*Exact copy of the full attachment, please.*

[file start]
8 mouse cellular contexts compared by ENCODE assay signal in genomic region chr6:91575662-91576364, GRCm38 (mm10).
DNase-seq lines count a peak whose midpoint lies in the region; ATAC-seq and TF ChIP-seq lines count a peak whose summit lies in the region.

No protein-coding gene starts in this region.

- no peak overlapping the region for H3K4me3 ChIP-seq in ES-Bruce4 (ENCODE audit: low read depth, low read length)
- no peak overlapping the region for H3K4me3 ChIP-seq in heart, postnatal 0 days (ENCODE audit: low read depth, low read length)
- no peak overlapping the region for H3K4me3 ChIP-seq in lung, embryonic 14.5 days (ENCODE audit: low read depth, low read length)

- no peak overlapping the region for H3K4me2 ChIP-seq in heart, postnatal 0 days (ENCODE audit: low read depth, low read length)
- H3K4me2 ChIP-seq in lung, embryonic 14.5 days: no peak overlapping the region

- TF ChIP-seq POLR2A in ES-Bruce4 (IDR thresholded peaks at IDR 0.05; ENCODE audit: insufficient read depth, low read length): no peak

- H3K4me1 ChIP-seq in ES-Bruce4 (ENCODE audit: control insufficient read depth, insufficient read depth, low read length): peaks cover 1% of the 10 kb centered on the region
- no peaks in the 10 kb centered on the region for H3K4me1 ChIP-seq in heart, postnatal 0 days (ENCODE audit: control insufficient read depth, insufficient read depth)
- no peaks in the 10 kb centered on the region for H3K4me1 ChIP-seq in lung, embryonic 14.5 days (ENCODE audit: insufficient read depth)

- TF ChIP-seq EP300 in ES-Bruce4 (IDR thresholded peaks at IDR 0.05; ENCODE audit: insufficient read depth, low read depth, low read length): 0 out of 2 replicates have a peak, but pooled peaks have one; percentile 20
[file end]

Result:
8 mouse cellular contexts compared by ENCODE assay signal in genomic region chr6:91575662-91576364, GRCm38 (mm10).
DNase-seq lines count a peak whose midpoint lies in the region; ATAC-seq and TF ChIP-seq lines count a peak whose summit lies in the region.

No protein-coding gene starts in this region.

- no peak overlapping the region for H3K4me3 ChIP-seq in ES-Bruce4 (ENCODE audit: low read depth, low read length)
- no peak overlapping the region for H3K4me3 ChIP-seq in heart, postnatal 0 days (ENCODE audit: low read depth, low read length)
- no peak overlapping the region for H3K4me3 ChIP-seq in lung, embryonic 14.5 days (ENCODE audit: low read depth, low read length)

- no peak overlapping the region for H3K4me2 ChIP-seq in heart, postnatal 0 days (ENCODE audit: low read depth, low read length)
- H3K4me2 ChIP-seq in lung, embryonic 14.5 days: no peak overlapping the region

- TF ChIP-seq POLR2A in ES-Bruce4 (IDR thresholded peaks at IDR 0.05; ENCODE audit: insufficient read depth, low read length): no peak

- H3K4me1 ChIP-seq in ES-Bruce4 (ENCODE audit: control insufficient read depth, insufficient read depth, low read length): peaks cover 1% of the 10 kb centered on the region
- no peaks in the 10 kb centered on the region for H3K4me1 ChIP-seq in heart, postnatal 0 days (ENCODE audit: control insufficient read depth, insufficient read depth)
- no peaks in the 10 kb centered on the region for H3K4me1 ChIP-seq in lung, embryonic 14.5 days (ENCODE audit: insufficient read depth)

- TF ChIP-seq EP300 in ES-Bruce4 (IDR thresholded peaks at IDR 0.05; ENCODE audit: insufficient read depth, low read depth, low read length): 0 out of 2 replicates have a peak, but pooled peaks have one; percentile 20